- Agronomic: other, grass (misc. perennial), hay
- Additional Plants: native plants, trees
- Animals: bovine, goats, sheep, fish
- Animal Production: grazing - continuous, free-range, grazing - multispecies, pasture renovation, range improvement, grazing - rotational, watering systems, winter forage, feed/forage
- Crop Production: forestry
- Education and Training: extension, focus group, technical assistance
- Farm Business Management: risk management
- Pest Management: allelopathy, biological control, botanical pesticides, cultural control, precision herbicide use, weed ecology
- Production Systems: holistic management
- Soil Management: soil quality/health
- Sustainable Communities: public participation, social networks, sustainability measures
Rangelands are vast landscapes that cover more than half of western North America. The Western Rangelands Partnership with the support of SARE has developed and maintain an Internet gateway (http://rangelandswest.org) to ecological and agricultural information about these extensive and diverse lands. The modern challenges of rangeland management must be met with broad thinking and new, sustainable practices to maintain and restore rangelands and the human communities that rely on them. Working together, rangeland and information specialists from western states provide quality information, resources and tools to improve management and ensure sustainability of rangelands at – http://rangelandswest.org.
The Western Rangelands Partnership engaged more than 40 rangeland professionals and information specialists to accomplish our goal of creating easily accessible and reliable information for sustainable rangeland management. Our project is aimed at natural resource advisors and professionals to: 1) expand their understanding of sustainable rangeland management approaches; 2) improve their information technology skills; and 3) create reliable sustainable rangeland management information and make it readily accessible through the RangelandsWest Internet gateway.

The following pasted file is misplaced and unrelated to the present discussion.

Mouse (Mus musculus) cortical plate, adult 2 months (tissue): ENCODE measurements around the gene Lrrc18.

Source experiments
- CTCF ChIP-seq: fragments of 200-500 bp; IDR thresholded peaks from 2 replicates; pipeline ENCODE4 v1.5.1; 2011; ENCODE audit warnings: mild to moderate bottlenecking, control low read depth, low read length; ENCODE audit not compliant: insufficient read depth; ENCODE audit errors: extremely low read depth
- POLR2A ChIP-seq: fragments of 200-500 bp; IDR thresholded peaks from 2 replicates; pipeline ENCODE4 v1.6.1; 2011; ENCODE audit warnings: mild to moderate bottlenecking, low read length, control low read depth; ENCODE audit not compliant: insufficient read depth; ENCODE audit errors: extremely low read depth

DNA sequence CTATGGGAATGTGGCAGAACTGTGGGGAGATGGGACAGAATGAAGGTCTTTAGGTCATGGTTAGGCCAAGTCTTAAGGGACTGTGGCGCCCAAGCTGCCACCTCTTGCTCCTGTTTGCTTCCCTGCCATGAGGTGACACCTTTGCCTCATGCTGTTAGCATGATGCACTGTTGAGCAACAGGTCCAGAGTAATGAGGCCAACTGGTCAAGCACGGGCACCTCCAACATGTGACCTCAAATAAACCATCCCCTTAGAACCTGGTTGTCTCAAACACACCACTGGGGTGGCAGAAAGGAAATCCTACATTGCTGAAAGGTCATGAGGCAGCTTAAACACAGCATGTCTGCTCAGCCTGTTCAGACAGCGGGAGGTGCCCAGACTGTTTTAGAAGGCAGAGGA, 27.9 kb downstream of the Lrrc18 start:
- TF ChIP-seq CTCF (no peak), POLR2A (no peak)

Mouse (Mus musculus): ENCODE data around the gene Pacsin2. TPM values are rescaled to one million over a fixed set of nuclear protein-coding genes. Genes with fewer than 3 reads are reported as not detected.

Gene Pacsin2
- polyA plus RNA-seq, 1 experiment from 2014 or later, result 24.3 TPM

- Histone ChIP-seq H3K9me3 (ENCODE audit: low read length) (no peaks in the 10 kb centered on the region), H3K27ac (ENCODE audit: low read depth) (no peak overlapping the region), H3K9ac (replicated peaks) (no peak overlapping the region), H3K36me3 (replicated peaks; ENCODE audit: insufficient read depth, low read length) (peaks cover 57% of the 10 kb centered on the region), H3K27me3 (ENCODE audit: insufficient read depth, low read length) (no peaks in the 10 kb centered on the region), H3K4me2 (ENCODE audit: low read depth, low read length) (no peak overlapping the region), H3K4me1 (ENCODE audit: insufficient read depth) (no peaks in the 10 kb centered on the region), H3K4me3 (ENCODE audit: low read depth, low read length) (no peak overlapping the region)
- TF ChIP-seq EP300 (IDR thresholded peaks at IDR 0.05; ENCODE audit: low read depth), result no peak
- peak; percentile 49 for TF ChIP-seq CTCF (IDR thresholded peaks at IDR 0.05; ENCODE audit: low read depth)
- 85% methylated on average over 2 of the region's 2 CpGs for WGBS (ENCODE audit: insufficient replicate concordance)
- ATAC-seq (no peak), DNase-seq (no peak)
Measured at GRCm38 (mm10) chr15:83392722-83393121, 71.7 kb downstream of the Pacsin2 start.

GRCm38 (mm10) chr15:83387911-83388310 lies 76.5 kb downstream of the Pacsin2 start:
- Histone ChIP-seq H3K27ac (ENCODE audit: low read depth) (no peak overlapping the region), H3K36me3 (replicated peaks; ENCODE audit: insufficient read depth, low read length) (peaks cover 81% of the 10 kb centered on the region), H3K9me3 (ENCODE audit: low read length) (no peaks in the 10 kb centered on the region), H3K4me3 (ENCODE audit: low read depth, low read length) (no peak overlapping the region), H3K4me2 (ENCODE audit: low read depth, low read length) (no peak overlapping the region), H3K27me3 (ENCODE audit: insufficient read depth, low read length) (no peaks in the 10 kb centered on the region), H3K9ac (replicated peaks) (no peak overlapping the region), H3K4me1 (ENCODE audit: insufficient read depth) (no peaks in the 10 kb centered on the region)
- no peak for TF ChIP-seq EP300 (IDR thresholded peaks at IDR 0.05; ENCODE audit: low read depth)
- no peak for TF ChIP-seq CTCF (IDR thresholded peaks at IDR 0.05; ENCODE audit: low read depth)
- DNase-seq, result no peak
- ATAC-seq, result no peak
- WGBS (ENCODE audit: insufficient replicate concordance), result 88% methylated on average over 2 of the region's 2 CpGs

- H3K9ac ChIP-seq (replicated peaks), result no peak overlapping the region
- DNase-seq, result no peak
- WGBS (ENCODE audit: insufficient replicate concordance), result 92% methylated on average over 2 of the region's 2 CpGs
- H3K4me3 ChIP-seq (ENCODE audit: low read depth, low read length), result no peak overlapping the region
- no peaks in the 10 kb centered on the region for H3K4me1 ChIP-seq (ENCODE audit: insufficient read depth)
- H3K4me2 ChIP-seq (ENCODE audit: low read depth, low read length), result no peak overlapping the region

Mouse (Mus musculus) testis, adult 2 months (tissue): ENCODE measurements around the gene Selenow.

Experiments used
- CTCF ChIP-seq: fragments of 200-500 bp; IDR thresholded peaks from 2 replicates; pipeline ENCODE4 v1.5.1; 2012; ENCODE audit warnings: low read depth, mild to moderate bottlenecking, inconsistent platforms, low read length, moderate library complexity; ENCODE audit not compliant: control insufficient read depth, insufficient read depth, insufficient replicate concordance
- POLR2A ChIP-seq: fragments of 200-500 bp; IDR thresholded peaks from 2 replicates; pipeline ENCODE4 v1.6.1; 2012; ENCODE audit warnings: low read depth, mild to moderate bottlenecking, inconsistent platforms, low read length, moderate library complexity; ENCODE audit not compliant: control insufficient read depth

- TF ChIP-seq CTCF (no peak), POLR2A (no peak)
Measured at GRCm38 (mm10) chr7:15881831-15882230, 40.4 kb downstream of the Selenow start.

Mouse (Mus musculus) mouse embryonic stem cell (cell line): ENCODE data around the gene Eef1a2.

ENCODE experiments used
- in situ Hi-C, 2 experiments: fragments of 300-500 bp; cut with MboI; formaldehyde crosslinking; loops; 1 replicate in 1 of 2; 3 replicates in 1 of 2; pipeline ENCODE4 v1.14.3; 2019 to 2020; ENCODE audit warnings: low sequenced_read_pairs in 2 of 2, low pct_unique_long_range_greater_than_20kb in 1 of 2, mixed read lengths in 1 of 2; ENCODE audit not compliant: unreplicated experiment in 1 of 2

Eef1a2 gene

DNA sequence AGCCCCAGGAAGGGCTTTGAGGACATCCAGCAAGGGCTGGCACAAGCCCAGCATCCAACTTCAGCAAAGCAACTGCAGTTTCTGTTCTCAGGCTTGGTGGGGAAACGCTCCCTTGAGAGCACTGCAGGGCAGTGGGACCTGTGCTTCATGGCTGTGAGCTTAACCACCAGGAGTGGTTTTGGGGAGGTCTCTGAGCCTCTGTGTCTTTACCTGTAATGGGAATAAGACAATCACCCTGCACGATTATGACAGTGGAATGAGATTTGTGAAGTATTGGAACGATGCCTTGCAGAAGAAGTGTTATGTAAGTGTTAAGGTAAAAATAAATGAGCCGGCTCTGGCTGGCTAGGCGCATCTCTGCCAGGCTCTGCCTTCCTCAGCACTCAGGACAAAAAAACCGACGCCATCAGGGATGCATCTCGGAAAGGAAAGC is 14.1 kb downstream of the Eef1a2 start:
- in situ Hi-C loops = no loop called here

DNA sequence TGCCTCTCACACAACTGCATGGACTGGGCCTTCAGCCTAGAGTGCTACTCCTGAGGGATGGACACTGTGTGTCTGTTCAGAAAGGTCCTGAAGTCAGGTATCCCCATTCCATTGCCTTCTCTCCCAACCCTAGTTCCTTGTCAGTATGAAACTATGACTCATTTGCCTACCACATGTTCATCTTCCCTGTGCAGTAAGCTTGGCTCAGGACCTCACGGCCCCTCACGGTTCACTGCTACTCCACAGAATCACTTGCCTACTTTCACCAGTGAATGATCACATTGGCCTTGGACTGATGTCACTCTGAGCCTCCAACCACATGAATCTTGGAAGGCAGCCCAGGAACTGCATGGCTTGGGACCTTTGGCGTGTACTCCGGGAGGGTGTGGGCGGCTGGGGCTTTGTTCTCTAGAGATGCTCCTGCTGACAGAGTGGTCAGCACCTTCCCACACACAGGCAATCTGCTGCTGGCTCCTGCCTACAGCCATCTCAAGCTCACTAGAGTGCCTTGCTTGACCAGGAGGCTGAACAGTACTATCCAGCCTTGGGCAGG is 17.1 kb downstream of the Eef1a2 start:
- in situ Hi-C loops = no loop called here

In previous years of this project we conducted a workshop to improve web-skills of participants and assess the demands, resources, and time available to natural resource and agricultural advisors to access Internet-based information. We determined that these advisors generally have limited but sufficient skill to access information on the Internet and that readily available information would facilitate their work if it is reliable and of high quality.
During our workshop, survey, and discussions we have determined that there is limited general knowledge about concepts and tools to support sustainable rangeland management. We have also determined that there is no single reliable Internet site to gain information on rangelands.
In 2006 and 2007, we focused on redesigning our current website to make it easier to find information for users and easier to update information for the Western Rangeland Partners who contribute to the site. It is vitally important to create an Internet site that can be readily accessed by both users and contributors. Our interactions with users through workshops and surveys allowed us to effectively refocus our efforts and create a more useable and reliable information portal.